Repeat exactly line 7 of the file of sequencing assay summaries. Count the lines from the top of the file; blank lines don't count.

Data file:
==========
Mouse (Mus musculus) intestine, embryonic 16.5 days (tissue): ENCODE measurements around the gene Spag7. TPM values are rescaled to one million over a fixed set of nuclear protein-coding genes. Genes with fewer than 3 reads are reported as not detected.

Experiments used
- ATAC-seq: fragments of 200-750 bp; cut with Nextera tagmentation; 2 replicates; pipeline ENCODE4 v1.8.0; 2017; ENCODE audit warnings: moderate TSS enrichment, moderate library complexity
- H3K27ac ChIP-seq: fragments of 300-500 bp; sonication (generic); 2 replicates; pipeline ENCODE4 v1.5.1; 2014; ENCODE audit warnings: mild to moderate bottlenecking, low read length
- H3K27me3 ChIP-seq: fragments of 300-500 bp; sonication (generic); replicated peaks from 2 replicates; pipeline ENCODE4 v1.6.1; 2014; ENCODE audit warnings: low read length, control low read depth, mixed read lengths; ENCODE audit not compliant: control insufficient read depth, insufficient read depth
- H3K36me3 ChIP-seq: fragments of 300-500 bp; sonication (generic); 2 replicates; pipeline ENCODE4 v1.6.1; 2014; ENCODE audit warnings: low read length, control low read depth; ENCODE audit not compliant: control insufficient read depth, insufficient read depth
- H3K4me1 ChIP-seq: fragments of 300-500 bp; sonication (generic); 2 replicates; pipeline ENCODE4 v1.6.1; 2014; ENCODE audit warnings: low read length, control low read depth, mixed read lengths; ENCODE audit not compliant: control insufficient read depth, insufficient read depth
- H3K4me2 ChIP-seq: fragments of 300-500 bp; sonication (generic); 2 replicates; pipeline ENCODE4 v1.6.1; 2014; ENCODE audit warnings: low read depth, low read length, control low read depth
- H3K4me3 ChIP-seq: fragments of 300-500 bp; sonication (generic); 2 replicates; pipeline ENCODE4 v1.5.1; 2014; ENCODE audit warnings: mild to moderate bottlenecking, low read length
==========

- H3K4me1 ChIP-seq: fragments of 300-500 bp; sonication (generic); 2 replicates; pipeline ENCODE4 v1.6.1; 2014; ENCODE audit warnings: low read length, control low read depth, mixed read lengths; ENCODE audit not compliant: control insufficient read depth, insufficient read depth